Pinterest could be forced to change its name in the EU
Pinterest could be made to change its name in Europe following a trademark dispute with Premium Interest, a social news aggregator site.
The social pinning company, who recently acquired VisualGraph, has not formally entered the European market or even registered its name in the US, while rival Premium Interest registered the 'Pinterest' trademark in January 2012, two years after the US picture sharing service launched.
Judges at the European Commission Office for Harmonisation of the Internal Market (OHIM) said that Pinterest did not prove that it was well known enough on the continent to take the name, according to the ruling, which has recently been made public.
Adam Morallee, the lawyer who represented Premium Interest during the case, told TechCrunch: “Pinterest will have to change their name if they don’t get a licence from him.”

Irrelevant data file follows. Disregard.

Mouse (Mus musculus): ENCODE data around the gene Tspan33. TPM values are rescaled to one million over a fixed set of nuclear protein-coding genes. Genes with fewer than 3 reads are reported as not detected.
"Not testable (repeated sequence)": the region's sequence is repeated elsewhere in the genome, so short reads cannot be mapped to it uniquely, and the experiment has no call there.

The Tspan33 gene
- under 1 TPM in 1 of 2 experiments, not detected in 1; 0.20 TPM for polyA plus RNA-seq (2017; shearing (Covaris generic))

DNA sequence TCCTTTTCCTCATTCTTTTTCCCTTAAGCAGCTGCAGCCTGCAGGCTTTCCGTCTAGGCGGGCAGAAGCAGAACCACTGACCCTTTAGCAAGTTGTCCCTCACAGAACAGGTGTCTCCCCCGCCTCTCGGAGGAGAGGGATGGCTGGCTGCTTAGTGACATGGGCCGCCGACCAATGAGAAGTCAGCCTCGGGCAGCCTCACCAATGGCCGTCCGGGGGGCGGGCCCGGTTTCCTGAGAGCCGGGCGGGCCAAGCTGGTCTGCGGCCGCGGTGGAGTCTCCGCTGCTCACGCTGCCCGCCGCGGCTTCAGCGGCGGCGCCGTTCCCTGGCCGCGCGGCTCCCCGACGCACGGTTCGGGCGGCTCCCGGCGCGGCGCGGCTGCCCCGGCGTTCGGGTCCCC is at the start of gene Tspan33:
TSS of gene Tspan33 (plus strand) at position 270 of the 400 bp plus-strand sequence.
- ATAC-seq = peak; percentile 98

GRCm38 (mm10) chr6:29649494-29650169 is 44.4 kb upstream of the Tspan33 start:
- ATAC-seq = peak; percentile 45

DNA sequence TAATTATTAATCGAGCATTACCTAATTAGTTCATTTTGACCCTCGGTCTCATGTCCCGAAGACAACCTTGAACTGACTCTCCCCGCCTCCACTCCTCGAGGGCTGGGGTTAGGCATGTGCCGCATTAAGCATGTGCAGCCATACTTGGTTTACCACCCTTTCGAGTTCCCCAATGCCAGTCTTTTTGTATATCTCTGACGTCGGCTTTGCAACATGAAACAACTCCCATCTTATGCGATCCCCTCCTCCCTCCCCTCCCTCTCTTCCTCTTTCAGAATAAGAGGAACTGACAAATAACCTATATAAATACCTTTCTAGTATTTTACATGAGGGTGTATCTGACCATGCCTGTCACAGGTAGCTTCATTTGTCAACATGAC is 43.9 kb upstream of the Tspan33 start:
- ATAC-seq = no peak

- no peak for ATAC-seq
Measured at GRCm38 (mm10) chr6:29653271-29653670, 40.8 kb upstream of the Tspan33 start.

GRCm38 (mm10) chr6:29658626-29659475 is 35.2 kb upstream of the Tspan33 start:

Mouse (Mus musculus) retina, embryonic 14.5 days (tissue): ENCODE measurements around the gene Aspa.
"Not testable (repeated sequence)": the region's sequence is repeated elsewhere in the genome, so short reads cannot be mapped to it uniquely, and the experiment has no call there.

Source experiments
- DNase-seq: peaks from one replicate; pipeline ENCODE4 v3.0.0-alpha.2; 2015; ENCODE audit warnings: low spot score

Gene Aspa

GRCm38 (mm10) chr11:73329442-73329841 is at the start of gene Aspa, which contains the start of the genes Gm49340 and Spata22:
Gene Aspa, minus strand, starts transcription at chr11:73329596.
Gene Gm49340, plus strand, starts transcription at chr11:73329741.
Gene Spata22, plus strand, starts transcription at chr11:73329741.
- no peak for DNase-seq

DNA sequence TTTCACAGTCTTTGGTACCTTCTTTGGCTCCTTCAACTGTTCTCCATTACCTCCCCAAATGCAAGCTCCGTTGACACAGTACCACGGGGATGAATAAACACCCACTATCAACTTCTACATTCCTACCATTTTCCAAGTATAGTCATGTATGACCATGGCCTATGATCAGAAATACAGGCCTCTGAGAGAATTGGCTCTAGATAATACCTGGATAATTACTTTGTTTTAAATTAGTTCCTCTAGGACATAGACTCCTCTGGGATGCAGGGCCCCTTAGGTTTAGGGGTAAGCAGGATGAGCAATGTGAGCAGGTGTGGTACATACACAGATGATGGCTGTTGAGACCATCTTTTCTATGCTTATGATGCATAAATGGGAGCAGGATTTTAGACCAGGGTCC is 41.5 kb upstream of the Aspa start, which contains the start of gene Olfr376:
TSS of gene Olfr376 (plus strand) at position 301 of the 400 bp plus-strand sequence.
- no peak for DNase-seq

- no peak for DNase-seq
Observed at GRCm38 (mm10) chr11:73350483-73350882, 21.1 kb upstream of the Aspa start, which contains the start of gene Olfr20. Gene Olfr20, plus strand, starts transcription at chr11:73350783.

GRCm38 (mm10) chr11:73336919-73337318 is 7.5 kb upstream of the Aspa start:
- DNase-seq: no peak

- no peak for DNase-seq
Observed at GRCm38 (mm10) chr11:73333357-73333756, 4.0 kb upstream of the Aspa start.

A spokeswoman for Pinterest said: "We expect to win on appeal because the Pinterest mark was, in fact, already famous and overwhelmingly associated with our service in Europe and throughout the world when Premium Interest filed its application.
"We submitted extensive evidence of fame in goodwill in the UK and the EU, but the OHIM rejected that evidence on the ground it didn't come from a neutral source. That requirement was legally improper and we expect that mistake to be corrected on appeal."
Pinterest can appeal the decision if it can provide documents to prove that it was already known in Europe at the time that the 2012 registration was made.